There’s so much I have to get done in the next month, so many things that I wanted to accomplish this summer. I’ve had countless “To-Do” lists etched into my brain and written in my journal since the day my college classes ended in early May.

I need to make a definitive decision about which colleges I’m going to apply to in the fall.

I need to write down all of the application requirements for said colleges.

I was going to get a head-start on writing my Personal Statement for CommonApp.

I was going to study for the SAT.

I was going to finish my online ASL classes.

I was going to write in my blog more, exercise every day, make some quality YouTube covers, and get a job.

And then this weather happened; the unrelenting grey, everywhere grey and white and mist, these days where nine O’clock in the morning just lingers on and on and on, making my eyelids droop, killing my motivation, making it seem like I’m driving into some impending doom every time I leave the house. It’s put me in a slump. It’s dragged me into an intense and inescapable boredom, but not the type of boredom that drives you to find something to do, like measure every doorway in the house or count the number of tiles on the bathroom floor, or conduct experiments with the ants that live in the kitchen cupboards. It’s the type of boredom that sinks so deep into your bones that all you can bring yourself to do is sit and stare out the window, listening to each second on the clock tick by, wishing that this day would just end for god’s sake so that the next one might be better.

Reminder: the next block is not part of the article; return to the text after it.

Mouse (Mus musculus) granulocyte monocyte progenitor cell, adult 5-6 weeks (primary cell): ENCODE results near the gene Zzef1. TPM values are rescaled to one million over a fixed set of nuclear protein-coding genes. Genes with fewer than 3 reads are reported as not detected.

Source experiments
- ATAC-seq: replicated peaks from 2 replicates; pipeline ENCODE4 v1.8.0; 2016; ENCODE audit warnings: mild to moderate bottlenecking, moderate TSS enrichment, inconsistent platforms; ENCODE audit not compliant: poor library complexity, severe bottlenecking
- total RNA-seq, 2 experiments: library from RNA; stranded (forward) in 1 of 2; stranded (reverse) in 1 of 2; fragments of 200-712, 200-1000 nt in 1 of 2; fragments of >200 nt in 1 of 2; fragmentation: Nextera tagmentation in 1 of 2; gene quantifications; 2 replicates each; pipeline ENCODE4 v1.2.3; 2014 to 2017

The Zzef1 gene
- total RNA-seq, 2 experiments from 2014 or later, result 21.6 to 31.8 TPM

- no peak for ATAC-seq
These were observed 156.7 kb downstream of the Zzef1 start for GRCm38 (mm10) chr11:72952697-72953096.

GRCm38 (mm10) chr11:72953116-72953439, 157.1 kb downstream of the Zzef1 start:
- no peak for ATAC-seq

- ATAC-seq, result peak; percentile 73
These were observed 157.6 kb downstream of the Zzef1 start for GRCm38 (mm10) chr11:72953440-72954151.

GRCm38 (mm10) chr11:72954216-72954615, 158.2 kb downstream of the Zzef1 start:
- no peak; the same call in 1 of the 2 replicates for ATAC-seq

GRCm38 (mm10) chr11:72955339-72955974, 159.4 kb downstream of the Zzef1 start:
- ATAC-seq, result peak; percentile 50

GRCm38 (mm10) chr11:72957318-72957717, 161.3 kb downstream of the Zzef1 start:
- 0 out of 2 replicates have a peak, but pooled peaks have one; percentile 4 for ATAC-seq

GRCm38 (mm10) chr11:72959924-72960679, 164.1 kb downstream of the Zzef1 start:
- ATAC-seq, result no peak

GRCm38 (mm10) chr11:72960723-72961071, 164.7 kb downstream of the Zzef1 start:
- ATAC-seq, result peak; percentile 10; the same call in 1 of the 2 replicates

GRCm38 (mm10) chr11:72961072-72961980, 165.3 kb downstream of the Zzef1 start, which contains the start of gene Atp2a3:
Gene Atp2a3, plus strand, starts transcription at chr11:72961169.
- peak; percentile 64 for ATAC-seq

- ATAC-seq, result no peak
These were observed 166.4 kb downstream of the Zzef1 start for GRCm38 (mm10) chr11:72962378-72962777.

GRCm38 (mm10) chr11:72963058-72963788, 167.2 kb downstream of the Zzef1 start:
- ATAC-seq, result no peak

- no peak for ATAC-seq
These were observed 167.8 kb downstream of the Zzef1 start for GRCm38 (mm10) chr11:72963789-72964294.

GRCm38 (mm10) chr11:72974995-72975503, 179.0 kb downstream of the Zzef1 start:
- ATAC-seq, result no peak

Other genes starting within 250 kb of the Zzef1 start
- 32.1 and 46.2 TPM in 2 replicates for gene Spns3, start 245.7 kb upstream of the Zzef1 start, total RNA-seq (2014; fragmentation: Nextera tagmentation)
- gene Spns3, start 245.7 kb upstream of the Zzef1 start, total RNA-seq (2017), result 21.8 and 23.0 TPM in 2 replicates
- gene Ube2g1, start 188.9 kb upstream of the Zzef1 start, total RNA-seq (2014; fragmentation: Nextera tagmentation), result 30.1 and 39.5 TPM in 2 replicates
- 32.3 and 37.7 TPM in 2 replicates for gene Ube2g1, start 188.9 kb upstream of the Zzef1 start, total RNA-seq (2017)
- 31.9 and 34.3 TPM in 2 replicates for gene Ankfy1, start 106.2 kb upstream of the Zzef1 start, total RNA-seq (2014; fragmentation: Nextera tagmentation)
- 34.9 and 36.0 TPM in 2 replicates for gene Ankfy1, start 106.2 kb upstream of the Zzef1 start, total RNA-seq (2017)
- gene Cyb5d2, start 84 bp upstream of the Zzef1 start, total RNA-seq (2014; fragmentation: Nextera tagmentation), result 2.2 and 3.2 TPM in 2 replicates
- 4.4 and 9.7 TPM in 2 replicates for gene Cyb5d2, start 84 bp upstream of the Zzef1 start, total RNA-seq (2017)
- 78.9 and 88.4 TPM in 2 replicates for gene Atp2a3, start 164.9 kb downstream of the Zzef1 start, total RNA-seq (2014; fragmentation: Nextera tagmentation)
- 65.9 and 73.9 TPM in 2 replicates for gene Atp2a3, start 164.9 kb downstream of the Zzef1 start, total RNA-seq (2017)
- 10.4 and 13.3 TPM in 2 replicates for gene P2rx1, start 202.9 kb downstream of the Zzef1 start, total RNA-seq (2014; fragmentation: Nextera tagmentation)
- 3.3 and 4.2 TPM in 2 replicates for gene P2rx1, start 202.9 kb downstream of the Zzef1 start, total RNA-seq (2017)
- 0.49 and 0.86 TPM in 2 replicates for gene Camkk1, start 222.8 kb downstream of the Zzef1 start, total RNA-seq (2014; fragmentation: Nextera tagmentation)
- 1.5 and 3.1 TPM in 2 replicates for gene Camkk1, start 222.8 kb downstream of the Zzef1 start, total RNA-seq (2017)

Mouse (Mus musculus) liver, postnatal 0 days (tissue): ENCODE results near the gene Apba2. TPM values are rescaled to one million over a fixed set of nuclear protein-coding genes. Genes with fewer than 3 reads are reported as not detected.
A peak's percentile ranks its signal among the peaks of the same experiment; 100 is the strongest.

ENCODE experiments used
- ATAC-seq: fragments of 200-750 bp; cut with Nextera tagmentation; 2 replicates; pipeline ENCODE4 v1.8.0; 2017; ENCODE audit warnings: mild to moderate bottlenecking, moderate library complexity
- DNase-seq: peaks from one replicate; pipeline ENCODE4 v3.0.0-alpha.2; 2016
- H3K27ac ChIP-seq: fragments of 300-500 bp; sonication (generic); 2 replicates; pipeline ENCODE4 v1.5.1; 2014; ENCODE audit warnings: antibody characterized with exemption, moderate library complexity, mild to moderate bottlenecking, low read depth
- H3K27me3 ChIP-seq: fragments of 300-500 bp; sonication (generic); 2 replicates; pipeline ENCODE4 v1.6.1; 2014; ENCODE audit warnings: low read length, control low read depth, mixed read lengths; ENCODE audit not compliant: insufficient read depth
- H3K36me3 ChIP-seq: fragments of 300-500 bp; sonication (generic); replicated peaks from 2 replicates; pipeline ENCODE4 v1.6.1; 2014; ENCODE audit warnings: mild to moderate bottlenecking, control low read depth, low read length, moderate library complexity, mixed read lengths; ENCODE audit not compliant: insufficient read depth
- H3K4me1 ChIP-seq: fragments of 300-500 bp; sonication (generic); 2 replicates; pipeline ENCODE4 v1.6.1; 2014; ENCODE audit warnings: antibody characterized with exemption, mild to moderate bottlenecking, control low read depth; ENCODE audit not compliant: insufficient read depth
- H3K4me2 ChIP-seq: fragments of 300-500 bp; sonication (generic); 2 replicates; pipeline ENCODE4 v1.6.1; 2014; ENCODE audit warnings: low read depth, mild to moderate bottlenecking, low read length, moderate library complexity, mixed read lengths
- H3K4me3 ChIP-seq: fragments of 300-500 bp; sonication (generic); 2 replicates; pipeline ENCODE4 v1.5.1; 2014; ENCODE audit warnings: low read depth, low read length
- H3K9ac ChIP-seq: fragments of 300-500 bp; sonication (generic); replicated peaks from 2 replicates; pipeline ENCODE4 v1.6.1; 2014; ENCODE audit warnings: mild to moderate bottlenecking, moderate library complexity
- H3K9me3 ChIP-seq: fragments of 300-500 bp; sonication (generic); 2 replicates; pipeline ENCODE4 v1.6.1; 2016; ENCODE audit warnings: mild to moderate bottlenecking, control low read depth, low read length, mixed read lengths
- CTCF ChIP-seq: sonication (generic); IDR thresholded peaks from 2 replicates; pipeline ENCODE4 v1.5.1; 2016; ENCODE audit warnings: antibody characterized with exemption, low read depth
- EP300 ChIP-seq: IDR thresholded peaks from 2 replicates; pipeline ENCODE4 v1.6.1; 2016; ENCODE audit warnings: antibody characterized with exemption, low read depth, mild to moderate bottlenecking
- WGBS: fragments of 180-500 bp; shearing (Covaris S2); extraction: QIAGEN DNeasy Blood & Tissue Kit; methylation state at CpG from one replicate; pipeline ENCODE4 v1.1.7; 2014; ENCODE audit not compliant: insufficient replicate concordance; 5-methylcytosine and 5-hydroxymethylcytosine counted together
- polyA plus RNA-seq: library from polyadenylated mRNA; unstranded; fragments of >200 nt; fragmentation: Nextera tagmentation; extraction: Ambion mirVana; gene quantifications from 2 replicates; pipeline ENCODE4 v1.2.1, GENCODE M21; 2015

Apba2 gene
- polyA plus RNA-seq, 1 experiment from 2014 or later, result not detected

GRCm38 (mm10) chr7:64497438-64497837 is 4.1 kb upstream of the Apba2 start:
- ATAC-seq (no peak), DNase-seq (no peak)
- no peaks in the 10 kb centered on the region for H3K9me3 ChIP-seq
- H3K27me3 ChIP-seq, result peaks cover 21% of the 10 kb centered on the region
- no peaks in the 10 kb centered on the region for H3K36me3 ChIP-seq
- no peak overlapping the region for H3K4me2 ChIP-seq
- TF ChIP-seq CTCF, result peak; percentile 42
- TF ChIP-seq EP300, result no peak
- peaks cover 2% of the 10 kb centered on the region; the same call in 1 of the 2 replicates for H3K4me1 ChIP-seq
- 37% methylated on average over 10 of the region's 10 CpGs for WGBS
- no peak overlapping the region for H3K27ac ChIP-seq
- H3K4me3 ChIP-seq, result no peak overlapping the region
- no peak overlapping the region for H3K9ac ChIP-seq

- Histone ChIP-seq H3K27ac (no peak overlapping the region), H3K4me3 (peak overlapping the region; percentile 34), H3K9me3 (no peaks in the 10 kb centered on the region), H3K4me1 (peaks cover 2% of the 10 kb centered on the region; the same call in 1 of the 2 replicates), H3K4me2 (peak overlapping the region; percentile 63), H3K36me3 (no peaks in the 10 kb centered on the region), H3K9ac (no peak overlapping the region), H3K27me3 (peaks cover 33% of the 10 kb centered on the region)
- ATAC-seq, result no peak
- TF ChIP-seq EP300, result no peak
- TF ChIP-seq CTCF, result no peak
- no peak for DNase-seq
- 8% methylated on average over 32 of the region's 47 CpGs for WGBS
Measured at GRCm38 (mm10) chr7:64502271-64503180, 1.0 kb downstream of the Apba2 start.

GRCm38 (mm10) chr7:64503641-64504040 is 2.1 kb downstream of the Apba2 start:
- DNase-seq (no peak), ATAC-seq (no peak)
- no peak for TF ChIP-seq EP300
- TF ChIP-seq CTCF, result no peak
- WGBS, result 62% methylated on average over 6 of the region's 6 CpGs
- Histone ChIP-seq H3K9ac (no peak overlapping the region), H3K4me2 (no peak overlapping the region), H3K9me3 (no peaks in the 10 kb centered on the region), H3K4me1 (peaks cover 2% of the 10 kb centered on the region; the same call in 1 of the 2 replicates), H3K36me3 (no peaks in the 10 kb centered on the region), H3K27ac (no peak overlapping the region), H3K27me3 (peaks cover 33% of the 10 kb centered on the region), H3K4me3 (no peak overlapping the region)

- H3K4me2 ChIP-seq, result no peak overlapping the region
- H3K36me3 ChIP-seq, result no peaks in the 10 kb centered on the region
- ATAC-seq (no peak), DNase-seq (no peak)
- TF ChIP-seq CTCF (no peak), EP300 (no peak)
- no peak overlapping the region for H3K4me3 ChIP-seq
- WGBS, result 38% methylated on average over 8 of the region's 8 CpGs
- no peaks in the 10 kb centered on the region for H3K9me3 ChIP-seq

So today, my mom and I attempted to find our way out of this slump by going to the mall to peruse the scented wallflowers at Bath & Body Works and perhaps purchase some nice-smelling items. The mall in our area is, of course, equally as, if not more, dismal than the atmosphere outside, but whatever - it was something to do.

After about twenty minutes of sniffing candles, testing lotions, and getting trapped into an awkward conversation with a saleslady who had made individual names for every single animal-shaped air freshener container on display, my mom and I found ourselves wandering aimlessly around the mall, wondering where to go next. We walked almost the entire length of the mall, on the verge of deciding to just turn around and go home, until…

There it was. The entrance to Walmart, in all its mediocre glory. Should we go in? we silently asked each other. Do we dare? I’d never really been to a Walmart before, at least I didn’t think I had, and I’m all for new experiences, so we went in.

“Now, we’re going into a Walmart that’s much smaller than what you’re used to, honey, so don’t get all upset.”